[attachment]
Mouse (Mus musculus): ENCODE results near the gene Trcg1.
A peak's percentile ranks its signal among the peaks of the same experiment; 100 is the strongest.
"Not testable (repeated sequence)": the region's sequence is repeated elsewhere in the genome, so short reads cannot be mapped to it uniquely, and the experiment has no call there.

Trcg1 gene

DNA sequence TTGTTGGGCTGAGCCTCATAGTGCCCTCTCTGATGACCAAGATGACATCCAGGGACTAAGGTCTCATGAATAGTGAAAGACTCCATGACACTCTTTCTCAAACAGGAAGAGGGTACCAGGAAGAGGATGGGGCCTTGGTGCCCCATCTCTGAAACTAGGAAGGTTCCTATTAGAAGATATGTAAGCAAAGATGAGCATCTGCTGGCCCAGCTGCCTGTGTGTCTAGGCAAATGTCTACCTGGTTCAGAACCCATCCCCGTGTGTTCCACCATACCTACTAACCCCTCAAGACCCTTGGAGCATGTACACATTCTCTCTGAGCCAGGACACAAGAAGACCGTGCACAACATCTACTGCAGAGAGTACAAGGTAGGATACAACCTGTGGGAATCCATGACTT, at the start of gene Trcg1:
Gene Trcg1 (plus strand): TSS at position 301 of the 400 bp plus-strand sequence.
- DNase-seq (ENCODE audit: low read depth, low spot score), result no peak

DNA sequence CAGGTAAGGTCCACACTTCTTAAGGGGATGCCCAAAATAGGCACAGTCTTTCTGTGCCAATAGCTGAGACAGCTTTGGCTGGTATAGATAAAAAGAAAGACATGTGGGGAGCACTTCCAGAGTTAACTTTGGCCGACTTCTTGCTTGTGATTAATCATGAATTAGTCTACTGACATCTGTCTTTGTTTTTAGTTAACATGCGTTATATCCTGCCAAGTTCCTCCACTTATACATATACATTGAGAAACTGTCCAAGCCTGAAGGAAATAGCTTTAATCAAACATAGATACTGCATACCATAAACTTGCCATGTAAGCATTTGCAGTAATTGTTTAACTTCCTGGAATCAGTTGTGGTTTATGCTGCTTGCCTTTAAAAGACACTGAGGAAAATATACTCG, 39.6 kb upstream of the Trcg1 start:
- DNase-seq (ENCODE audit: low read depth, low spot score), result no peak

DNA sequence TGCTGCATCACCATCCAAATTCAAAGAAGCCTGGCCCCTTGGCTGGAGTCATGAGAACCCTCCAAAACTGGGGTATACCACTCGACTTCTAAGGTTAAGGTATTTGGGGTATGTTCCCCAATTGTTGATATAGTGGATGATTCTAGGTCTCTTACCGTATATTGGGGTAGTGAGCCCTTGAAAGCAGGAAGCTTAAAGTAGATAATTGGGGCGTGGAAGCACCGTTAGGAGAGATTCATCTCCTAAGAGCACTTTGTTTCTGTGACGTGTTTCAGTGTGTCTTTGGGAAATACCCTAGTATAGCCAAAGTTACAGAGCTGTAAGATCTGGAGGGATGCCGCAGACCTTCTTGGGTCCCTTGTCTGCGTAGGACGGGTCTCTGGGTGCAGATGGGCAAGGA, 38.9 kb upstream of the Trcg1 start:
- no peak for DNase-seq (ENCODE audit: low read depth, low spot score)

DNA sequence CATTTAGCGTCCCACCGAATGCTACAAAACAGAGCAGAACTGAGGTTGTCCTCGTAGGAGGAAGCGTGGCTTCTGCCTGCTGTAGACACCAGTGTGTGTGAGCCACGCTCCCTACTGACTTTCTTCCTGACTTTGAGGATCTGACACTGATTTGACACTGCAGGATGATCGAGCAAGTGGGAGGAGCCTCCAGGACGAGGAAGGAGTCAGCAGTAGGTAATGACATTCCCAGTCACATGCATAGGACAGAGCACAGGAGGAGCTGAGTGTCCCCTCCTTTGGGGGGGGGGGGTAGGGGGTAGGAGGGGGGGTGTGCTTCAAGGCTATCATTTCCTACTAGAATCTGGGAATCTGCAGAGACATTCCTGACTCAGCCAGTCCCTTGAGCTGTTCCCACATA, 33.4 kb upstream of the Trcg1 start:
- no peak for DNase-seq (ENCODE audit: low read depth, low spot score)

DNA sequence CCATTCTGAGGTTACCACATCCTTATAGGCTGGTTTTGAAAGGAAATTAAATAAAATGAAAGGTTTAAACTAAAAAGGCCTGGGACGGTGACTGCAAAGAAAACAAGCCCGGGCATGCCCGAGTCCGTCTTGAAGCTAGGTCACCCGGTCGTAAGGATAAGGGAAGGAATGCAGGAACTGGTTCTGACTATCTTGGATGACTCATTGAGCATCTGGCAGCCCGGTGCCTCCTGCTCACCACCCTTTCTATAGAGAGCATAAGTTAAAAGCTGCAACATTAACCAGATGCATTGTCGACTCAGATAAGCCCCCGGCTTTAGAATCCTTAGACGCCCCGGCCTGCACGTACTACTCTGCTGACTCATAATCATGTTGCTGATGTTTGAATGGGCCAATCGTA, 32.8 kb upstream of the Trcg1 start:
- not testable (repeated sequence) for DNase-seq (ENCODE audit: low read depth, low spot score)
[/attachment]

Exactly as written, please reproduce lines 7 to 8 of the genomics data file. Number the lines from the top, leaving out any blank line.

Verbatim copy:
- DNase-seq (ENCODE audit: low read depth, low spot score), result no peak

DNA sequence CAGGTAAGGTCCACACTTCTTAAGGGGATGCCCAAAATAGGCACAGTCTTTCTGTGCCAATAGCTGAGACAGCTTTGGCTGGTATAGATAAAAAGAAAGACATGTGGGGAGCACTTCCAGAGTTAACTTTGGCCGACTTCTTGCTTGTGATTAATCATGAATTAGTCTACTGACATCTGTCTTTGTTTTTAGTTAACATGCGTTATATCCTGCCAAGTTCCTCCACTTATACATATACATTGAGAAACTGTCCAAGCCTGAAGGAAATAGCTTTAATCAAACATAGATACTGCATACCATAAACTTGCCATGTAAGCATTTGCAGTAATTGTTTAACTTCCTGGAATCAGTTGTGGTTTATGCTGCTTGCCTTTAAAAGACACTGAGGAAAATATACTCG, 39.6 kb upstream of the Trcg1 start: